Run the following command to check whether virt-install is working:

$ virt-install --version
virt-install is working.

Installing Virtual Machine Manager Graphical Utility:

Virtual Machine Manager is a graphical utility to create, manager KVM/QEMU virtual machines. If you’re going to run KVM/QEMU virtual machines in a CentOS 8 server with GUI (graphical user interface), then Virtual Machine Manager is a must have tool for you.

You can install Virtual Machine Manager using the YUM package manager as follows:

$ sudo yum install virt-manager

To confirm the installation, press Y and then press <Enter>.

Virtual Machine Manager should be installed.

Once Virtual Machine Manager is installed, you can find it in the Application Menu of CentOS 8 as you can see in the screenshot below. Click on the Virtual Machine Manager icon.

Virtual Machine Manager should start and automatically connect to the KVM/QEMU running on your CentOS 8 machine using libvirt.

Remotely Connecting to the KVM/QEMU Server:

You can setup a CentOS 8 KVM/QEMU headless server and manage it remotely from another computer using Virtual Machine Manager.

Once you install KVM/QEMU on CentOS 8, run the following command to find the IP address of your CentOS 8 machine:

$ ip a | grep inet

As you can see, the IP address of my CentOS 8 machine is 192.168.21.226. It will be different for you. So, make sure to replace it with yours from now on.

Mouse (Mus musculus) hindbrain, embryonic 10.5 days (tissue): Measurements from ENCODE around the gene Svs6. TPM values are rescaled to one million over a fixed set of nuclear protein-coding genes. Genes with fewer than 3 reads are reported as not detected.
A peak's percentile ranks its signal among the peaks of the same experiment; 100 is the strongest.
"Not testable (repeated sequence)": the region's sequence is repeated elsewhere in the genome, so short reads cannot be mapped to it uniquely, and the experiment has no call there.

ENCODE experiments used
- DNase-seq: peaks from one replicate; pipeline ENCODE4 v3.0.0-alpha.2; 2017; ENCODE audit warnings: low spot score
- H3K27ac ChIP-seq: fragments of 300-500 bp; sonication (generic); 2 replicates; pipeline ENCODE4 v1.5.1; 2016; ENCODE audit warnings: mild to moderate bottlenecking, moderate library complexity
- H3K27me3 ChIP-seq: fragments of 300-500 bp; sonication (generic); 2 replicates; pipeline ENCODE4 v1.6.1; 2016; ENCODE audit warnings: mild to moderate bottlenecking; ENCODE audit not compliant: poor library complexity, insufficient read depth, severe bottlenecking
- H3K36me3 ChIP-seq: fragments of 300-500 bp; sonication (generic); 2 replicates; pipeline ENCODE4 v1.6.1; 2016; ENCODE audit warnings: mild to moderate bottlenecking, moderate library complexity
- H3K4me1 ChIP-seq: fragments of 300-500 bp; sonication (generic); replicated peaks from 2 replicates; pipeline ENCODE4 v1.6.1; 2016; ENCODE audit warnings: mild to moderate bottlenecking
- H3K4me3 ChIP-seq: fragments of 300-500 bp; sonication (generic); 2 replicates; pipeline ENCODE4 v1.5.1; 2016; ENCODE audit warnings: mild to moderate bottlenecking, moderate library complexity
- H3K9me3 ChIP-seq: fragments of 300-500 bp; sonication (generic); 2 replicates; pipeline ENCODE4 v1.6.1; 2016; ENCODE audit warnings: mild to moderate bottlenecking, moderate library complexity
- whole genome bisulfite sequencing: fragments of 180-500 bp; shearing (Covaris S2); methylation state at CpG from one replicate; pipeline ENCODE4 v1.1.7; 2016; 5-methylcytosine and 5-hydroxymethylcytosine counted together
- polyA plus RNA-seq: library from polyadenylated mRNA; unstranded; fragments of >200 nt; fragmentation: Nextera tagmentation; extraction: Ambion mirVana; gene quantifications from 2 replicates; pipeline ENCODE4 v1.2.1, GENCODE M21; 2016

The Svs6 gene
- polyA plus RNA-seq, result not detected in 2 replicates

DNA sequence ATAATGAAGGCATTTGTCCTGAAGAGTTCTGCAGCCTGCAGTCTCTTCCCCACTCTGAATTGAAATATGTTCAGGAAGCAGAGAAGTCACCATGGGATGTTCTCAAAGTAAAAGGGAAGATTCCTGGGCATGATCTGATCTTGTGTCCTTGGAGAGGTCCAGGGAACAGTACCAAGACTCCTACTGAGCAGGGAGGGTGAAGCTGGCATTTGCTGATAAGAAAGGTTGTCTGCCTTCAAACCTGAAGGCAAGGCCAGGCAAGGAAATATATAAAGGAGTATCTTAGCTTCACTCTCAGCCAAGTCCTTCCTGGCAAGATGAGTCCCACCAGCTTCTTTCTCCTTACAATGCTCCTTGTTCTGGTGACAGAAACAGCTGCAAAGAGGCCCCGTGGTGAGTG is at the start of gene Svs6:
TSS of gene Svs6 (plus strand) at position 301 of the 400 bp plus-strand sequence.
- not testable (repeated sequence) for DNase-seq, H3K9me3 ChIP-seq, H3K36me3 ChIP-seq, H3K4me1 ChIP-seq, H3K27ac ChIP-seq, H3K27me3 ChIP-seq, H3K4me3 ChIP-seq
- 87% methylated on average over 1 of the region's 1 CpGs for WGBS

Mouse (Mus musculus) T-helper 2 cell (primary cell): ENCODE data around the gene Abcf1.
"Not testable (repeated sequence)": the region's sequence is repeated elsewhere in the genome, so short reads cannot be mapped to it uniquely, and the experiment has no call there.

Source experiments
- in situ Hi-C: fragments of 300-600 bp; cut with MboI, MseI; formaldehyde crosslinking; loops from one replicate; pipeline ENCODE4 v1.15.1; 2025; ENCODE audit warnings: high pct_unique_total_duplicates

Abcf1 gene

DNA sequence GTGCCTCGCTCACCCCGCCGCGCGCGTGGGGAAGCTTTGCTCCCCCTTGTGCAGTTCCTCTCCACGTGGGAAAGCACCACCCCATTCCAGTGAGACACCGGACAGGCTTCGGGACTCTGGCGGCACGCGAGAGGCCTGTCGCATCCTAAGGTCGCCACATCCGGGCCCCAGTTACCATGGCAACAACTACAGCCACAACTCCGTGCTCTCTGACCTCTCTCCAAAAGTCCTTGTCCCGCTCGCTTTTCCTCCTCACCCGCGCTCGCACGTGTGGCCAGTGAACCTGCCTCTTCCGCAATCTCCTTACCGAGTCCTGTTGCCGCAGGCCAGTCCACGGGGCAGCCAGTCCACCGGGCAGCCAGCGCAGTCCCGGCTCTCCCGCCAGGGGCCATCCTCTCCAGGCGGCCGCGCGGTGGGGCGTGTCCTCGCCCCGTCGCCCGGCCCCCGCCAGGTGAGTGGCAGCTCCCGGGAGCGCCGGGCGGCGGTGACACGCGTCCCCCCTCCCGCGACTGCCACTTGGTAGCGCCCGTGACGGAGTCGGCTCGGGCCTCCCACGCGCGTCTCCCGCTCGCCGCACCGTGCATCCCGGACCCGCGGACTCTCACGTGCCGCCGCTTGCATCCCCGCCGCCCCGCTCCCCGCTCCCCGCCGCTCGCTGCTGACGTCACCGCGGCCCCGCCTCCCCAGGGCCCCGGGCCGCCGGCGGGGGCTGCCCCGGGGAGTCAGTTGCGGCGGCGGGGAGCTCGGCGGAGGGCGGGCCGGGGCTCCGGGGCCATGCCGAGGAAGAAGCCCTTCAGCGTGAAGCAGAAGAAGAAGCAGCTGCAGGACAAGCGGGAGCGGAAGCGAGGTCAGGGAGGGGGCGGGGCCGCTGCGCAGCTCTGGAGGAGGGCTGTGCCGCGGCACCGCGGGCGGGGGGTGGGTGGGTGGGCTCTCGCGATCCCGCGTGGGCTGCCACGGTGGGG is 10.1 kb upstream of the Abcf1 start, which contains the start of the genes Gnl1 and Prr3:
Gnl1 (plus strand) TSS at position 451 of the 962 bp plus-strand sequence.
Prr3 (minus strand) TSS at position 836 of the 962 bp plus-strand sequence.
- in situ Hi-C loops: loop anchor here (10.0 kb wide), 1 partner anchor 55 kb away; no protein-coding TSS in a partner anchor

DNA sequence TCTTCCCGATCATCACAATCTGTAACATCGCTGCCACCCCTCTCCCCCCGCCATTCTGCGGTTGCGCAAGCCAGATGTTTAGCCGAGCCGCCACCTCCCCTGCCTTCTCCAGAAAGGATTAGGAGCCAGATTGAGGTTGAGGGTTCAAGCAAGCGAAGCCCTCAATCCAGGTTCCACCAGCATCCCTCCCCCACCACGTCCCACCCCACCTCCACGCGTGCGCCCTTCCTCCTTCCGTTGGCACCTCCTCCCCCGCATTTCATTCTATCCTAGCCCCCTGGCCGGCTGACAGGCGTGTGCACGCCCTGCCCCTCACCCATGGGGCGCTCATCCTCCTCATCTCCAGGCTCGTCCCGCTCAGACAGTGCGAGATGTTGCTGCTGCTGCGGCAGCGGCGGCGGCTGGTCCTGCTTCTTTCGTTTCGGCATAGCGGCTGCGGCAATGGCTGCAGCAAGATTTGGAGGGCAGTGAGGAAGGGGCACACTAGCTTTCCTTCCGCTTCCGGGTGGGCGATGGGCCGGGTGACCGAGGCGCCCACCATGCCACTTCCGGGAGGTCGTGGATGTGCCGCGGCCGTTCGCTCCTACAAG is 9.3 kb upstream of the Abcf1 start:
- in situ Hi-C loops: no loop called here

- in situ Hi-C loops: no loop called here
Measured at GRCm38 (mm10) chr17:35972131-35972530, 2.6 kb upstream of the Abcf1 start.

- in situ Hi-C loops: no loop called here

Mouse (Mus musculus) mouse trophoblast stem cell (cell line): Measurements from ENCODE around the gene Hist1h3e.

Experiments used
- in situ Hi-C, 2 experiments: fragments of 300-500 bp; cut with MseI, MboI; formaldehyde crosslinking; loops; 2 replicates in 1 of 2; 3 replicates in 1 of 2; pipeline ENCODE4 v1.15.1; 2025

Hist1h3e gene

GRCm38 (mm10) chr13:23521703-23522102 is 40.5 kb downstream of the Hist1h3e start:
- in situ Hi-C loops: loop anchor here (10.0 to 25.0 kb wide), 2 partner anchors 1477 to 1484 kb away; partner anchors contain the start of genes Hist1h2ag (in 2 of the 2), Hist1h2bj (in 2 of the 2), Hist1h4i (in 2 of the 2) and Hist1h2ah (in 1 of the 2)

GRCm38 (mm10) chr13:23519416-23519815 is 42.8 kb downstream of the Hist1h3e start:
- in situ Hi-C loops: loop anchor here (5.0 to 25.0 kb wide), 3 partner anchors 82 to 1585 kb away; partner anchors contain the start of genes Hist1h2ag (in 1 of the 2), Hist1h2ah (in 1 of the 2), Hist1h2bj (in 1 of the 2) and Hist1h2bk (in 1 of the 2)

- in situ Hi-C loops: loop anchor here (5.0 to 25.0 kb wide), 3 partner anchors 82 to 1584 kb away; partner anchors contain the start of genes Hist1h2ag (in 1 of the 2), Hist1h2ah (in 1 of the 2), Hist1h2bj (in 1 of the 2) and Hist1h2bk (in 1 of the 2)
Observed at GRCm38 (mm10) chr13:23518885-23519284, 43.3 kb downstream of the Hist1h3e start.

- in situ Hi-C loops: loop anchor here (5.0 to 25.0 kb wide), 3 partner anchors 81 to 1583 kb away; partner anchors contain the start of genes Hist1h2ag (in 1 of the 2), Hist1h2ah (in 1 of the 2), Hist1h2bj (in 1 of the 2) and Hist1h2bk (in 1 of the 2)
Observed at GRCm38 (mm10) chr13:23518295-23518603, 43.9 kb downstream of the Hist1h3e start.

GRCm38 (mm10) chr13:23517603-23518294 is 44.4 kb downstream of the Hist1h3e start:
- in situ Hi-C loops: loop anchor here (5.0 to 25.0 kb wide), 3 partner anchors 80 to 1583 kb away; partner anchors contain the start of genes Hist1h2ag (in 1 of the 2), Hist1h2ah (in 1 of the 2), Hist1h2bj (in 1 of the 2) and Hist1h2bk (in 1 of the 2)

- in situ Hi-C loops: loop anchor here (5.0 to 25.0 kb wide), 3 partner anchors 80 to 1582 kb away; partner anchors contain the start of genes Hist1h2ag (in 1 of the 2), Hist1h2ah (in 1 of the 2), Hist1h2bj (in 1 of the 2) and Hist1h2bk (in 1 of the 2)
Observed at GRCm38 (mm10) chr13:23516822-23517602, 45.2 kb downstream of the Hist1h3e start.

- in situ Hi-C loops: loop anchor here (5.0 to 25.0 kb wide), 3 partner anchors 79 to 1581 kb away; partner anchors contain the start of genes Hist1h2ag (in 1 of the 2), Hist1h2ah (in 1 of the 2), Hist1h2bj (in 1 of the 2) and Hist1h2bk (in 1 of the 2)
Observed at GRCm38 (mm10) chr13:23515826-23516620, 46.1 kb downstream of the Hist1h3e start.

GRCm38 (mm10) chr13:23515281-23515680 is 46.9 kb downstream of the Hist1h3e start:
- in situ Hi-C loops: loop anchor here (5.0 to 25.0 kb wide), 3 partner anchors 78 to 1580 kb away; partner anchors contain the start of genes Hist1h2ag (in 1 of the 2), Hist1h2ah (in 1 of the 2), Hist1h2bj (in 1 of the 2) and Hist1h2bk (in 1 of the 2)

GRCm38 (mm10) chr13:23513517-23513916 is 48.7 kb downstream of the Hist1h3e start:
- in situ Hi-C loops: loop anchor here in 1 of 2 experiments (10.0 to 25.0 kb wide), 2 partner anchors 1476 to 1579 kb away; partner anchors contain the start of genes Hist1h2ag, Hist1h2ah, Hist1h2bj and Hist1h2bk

Then, from another Linux computer (in my case Debian 10), run the following command to create a SSH public-private key pair.

$ ssh-keygen

Press <Enter>.

Press <Enter>.

Press <Enter>.

SSH public-private key pair should be created.

Now, copy the SSH key to your CentOS 8 machine with the following command:

$ ssh-copy-id shovon@192.168.21.226

NOTE: Here, shovon is my login username and 192.168.21.226 is the IP address of my CentOS KVM/QEMU server. Don’t forget to replace it with yours.

Type in yes and press <Enter>.

Type in the password of your login user and press <Enter>.

The SSH key should be copied over to the CentOS 8 KVM/QEMU server.

Now, open Virtual Machine Manager and go to File > Add Connection…

Now, select QEMU/KVM as Hypervisor, check Connect to remote host over SSH. Then, type in the login username and the IP address of your CentOS 8 KVM/QEMU server in the Username and Hostname section respectively.

If you want to automatically connect to the CentOS 8 KVM/QEMU server when you start Virtual Machine Manager, check the Autoconnect checkbox.

Once you’re done, click on Connect.

Your CentOS 8 KVM/QEMU server should be listed in the Virtual Machine Manager dashboard.

If you want to create a new virtual machine in the CentOS 8 KVM/QEMU server, then right click (mouse) on it and select New.

Then, follow the wizard.

So, that’s how you install KVM/QEMU on CentOS 8 and connect to it remotely using Virtual Machine Manager. Thanks for reading this article.

About the author

Shahriar Shovon

Shahriar Shovon

Freelancer & Linux System Administrator. Also loves Web API development with Node.js and JavaScript. I was born in Bangladesh. I am currently studying Electronics and Communication Engineering at Khulna University of Engineering & Technology (KUET), one of the demanding public engineering universities of Bangladesh.